Friday, March 17, 2006

Take your Grey Poupon, my friend

ashok asks:
How did your undergraduate education shape your view of the world, and how did that change in law school?
I didn't realize when I applied to my alma mater that it was one of the more conservative liberal arts colleges in the country. The original plan, which was to study international relations, fell by the wayside and I ended up a straight-up econ major. This jibed well with my still-extant world view, which emphasizes reason, choice, and individual preferences.

I think the biggest change in my view of the world came when I went to law school. CMC is a very middle-class college; it was founded as a result of the GI Bill, and it has a generous financial aid policy. This meant that nearly all of my classmates were kids much like those I went to high school with; comfortable, many more so than me, but not rich. I never really understood the concept of class warfare, or even class resentment.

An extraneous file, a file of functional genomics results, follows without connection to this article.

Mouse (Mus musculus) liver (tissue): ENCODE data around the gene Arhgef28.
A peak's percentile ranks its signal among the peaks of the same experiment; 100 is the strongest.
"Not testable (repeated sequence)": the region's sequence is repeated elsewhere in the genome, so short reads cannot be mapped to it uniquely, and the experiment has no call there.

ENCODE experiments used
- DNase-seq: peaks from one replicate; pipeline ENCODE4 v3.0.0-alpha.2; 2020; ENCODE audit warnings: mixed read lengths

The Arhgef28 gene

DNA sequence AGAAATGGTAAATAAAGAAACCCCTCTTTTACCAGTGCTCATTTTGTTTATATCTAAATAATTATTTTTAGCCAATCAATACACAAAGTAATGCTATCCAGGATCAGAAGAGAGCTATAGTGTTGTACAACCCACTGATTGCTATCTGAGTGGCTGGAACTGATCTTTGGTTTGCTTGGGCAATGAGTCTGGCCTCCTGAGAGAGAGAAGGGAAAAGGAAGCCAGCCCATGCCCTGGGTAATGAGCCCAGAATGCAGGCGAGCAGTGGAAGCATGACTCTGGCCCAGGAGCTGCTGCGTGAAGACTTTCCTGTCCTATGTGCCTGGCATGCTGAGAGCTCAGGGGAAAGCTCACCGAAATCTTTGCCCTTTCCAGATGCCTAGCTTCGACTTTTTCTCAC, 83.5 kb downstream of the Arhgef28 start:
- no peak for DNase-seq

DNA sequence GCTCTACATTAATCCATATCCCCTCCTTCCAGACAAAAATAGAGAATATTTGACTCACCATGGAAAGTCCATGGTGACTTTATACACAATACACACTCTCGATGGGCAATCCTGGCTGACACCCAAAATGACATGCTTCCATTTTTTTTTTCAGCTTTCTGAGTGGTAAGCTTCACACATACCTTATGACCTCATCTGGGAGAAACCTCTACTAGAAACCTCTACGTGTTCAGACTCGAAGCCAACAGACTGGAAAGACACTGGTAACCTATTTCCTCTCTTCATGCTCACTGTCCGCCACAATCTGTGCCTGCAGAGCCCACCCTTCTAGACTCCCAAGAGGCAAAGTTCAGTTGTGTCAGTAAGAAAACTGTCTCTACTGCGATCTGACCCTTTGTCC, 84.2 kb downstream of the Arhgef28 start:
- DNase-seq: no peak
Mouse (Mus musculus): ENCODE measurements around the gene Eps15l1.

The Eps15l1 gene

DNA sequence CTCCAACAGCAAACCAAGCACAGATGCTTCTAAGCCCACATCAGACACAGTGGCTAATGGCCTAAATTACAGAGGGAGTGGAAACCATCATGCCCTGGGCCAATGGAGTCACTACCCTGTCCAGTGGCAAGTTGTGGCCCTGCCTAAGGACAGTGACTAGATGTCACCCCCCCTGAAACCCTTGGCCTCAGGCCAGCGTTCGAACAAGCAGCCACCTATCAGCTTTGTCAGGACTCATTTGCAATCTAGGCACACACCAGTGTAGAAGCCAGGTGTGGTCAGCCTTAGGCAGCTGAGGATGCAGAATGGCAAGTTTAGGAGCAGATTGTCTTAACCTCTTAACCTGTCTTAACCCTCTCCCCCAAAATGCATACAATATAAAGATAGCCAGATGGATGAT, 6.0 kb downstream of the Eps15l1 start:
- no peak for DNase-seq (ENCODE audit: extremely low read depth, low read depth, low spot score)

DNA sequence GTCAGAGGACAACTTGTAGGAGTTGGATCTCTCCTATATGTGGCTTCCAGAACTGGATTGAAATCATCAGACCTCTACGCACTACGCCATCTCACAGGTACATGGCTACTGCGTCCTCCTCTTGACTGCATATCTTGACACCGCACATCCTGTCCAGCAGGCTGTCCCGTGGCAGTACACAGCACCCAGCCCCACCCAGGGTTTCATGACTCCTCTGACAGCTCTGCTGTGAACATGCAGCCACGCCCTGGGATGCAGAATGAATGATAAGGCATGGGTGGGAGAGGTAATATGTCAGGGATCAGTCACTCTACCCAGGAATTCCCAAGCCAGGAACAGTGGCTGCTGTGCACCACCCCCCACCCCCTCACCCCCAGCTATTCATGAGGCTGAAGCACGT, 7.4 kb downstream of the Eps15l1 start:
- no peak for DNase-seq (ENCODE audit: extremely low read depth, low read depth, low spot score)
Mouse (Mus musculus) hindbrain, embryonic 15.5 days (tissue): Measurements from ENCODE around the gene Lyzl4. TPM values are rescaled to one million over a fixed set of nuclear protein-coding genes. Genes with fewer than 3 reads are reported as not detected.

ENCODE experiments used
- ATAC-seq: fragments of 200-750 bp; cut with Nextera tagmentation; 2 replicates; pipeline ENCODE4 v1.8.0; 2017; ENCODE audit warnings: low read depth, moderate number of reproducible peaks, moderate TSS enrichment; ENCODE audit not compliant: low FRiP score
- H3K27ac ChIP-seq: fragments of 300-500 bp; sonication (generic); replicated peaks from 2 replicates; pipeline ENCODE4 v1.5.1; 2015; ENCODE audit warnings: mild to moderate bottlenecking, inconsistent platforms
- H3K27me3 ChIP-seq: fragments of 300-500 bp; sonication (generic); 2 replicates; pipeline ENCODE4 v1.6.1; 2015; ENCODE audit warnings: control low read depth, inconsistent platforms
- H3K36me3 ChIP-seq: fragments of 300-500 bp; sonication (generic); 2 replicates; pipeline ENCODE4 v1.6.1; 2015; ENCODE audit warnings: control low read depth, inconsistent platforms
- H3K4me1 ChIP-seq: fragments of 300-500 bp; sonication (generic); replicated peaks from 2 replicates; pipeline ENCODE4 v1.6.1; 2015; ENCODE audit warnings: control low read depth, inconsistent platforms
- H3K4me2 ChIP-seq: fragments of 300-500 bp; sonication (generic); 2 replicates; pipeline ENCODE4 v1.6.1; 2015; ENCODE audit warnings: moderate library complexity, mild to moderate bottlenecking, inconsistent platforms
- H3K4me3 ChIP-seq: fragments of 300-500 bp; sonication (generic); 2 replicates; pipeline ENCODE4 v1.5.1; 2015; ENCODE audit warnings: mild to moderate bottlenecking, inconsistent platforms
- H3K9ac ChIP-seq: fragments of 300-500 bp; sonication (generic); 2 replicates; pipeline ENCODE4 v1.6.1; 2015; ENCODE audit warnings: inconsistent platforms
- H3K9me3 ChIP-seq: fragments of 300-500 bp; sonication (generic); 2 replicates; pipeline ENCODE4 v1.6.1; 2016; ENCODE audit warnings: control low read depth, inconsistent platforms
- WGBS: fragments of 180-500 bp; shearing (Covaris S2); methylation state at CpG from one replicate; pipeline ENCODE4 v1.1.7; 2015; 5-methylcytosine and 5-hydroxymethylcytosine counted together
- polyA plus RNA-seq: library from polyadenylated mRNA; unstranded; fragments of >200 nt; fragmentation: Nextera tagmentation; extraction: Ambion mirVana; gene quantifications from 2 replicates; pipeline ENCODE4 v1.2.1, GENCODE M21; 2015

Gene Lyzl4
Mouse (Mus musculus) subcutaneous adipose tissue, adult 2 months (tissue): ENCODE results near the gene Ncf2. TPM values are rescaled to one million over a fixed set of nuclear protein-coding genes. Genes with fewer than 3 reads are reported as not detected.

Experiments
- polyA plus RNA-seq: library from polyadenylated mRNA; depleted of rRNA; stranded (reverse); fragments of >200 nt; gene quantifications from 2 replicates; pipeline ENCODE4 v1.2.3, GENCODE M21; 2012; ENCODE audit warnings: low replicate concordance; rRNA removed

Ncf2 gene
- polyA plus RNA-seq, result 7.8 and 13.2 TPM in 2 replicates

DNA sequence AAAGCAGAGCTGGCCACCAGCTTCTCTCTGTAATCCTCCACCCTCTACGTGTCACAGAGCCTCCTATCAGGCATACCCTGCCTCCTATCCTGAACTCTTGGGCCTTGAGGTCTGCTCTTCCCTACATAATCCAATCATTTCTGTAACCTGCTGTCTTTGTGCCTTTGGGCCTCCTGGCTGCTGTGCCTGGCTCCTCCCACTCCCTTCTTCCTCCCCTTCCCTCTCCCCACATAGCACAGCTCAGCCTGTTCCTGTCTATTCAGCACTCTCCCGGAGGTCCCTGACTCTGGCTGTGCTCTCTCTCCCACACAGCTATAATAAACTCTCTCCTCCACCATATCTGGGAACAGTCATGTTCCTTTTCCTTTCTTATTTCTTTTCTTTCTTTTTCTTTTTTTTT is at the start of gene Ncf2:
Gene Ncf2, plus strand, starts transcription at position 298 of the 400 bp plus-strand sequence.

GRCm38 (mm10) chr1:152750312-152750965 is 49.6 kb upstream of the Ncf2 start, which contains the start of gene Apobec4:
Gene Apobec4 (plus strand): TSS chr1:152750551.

You know how some people have life-changing experiences when they join the Peace Corps or TFA and see "how the other half lives" and have their hearts embiggened by being exposed to people who struggle with poverty? I had the opposite. Moving to Cambridge meant I was suddenly surrounded by people with IIIs after their names whose first name was not Jim-Bob. People whose families owned vacation homes and went skiing. People who went to law school not because of some interest in politics or law or desire to practice, but because they sold their dot-com for a few cool million and needed someplace to settle down and regroup for a while, or you know, when you're a liberal arts graduate with no job prospects and parents who write blank checks, a $120K degree that might be useful seems like an okay idea. That lost and found ad in the student newspaper about the gold Gucci sunglasses was not, as I first thought, a joke.

There are rich people, I realized. This is the wealthiest one percent we're always hearing about. People who regular wear clothing and accessories that cost more than my old car (admittedly, not hard to do). These people are mostly annoying. And it's contagious. After three years surrounded by this miasma of wealth, fundamentally stupid things like spending $1000+ on a purse seem reasonable. Dropping hundreds of bucks at a charity auction for a pie made by a plagiarist sounds like an amusing lark with an altruistic twist, not a sick joke.

I may not be gung-ho about Clerksville, but at least I am out of the hothouse that is the old money northeast.
blog comments powered by Disqus